OSHA Hearing Protection Requirements
BY GRAPHIC PRODUCTS STAFF
The stats don’t lie: According to the National Institute for Occupational Safety and Health, 22 million workers are exposed to potentially damaging noise each year. In turn, $242 million is spent every year on workers’ compensation for hearing loss, per OSHA.
Whether in manufacturing, construction, or other noisy industries, it’s important that workers remain vigilant of noise hazards—and for employers to ensure a safe working environment.
Fortunately, OSHA offers numerous rules, regulations, and worker protections to mitigate noise hazards. Here’s a look at those hazards—and what OSHA has to say about hearing protection on the job.
Understanding and Reducing Noise Hazards
Noise is measured in decibels, which measures the intensity of a specific sound on a logarithmic scale. This means that even a small change in the number of decibels can lead to a severe change in the noise level and increase the potential for hearing damage.
The impacts of noise hazards can range from short-term damage (such as tinnitus) to permanent damage (such as total hearing loss). It doesn’t take much for noise hazards to pose a risk; even brief exposure at high sound levels can cause permanent damage, but so can long exposures at lower sound levels.
When left unaddressed, noise hazards can have several debilitating impacts on your workforce. Those may include:
- Decreased health (leading to workers’ compensation claims and missed time at work)
- Lower productivity and efficiency (when workers struggle to communicate)
- Increased workplace accidents (when warning signals and sirens are difficult to hear)
Fortunately, employers can take several steps to reduce workplace noise hazards. Here are a few:
- Choose quieter tools and machinery
- Operate noisy machines when fewer people are exposed
- Limit worker exposure to particular noise hazards
- Display signage encouraging or requiring workers to wear hearing protection
- Place walls, curtains, and other barriers between employees and the noise source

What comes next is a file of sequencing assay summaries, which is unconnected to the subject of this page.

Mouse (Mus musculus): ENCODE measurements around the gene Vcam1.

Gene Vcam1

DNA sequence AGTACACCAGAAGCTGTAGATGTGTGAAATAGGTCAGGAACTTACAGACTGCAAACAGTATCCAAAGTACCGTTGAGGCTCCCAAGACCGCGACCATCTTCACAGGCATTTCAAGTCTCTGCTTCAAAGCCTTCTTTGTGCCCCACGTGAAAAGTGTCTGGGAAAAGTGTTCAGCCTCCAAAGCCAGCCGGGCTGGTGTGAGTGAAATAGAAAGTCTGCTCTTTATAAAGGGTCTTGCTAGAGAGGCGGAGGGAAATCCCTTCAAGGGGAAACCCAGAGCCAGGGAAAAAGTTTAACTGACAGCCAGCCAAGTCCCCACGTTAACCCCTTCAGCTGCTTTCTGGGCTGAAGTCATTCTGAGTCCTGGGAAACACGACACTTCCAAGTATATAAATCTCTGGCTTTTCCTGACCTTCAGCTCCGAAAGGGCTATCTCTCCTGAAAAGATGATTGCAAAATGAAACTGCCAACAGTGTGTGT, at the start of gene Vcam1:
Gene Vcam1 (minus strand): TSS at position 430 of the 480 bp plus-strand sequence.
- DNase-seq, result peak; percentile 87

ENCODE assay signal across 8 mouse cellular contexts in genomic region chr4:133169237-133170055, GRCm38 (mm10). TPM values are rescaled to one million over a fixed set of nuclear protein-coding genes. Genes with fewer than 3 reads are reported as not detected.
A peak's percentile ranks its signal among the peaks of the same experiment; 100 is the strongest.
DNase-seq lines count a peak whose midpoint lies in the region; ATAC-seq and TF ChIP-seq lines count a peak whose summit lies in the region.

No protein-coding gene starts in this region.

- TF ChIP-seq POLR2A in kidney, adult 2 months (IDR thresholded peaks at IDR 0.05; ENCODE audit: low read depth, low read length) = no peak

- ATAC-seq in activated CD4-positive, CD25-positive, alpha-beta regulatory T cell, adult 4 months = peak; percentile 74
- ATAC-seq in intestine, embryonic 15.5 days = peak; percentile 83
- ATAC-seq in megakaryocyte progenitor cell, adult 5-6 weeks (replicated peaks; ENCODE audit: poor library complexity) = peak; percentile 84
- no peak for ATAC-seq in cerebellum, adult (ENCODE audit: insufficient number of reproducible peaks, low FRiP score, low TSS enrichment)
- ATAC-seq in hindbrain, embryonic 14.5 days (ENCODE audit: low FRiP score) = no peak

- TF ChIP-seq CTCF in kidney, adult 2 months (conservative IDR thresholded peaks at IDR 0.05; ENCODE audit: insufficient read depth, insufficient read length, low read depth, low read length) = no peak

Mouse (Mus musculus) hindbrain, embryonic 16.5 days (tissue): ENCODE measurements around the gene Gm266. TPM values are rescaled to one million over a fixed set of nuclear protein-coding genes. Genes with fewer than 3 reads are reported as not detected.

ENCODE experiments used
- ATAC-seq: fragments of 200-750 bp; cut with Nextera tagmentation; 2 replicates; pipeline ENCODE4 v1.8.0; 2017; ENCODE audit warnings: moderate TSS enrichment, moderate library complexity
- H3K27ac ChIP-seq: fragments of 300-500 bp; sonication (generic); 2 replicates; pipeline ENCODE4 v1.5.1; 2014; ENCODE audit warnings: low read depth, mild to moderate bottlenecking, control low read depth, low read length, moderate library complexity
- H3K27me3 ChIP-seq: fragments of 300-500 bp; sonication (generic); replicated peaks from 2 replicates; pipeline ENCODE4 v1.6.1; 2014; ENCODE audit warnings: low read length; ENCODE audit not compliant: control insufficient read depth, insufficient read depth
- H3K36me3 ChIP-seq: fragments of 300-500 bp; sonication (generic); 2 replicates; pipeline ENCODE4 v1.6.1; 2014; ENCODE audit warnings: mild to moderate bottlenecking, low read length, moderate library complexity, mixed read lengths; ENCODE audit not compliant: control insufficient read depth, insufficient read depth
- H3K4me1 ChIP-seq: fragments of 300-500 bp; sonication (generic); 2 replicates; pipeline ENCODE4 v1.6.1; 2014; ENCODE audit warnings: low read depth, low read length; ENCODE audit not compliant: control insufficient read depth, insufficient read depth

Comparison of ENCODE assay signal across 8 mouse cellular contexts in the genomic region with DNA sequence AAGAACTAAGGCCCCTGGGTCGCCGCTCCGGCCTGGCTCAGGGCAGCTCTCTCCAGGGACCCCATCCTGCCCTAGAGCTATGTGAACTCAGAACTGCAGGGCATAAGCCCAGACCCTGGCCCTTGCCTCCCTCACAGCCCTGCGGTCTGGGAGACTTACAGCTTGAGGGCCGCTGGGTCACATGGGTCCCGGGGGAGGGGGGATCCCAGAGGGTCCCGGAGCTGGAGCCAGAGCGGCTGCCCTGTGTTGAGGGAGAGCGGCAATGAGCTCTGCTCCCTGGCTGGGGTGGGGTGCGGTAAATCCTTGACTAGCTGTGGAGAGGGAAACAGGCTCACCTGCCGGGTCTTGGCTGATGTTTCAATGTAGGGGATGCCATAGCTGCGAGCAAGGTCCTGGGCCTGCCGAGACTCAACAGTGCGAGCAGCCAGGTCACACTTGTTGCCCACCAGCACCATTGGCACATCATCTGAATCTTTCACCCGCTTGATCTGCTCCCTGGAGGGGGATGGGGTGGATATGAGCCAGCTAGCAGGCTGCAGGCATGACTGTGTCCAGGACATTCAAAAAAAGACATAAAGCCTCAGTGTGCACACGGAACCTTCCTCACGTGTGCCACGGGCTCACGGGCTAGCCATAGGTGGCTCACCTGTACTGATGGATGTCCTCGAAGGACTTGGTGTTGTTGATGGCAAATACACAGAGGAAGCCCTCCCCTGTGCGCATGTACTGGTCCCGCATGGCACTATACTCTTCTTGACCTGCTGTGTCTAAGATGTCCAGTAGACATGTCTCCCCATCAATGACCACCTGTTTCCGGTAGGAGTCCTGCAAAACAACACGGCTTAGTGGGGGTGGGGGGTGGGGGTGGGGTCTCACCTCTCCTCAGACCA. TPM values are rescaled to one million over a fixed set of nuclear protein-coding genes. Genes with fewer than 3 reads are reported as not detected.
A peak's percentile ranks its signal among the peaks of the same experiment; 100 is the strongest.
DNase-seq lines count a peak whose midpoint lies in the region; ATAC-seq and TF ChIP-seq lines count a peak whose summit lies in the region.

OSHA Hearing Protection Requirements
OSHA’s standard for occupational noise exposure (29 CFR 1910.95) establishes limits on workplace noise exposure.
Whenever noise exposure levels reach a time-weighted average sound level of 85 decibels for eight hours or longer (or 90 decibels in the construction industry), employers must take steps to protect employee health.
When noise levels exceed that amount, 29 CFR 1910.95 outlines the following steps for establishing a hearing conservation program and protecting employee health:
- Conduct monitoring, sampling, and annual audiometric testing programs with personal noise monitoring devices; these can tell which employees are exposed to excessive noise and identify any applicable hazards.
- Implement procedures for workers whose tests reveal hearing loss after annual audiometric testing. These results should be measured against an initial baseline test and may include a retest within 30 days.
- Ensure that impacted workers can observe the noise measurement process.
- Notify employees whenever time-weighted average sound levels reach 85 decibels for eight hours or longer.
- Offer training programs that educate employees on the effects of noise on hearing, the purpose of hearing protectors, and the rationale for testing.
- Provide (and evaluate) hearing protection. This may include earmuffs, ear plugs, or a combination of the two. Employees should also receive instruction for fitting, testing, and training for proper use (provided at no cost to workers).
- Offer clinical audiological evaluations, as appropriate.
Resources for Meeting OSHA Hearing Protection Requirements
Graphic Products carries a variety of preprinted signs and labels that warn employees when hearing protection is required. The durable signs and labels are available in numerous materials and sizes, with several messages available to meet your facility’s unique needs. Browse our selection of hearing protection signs.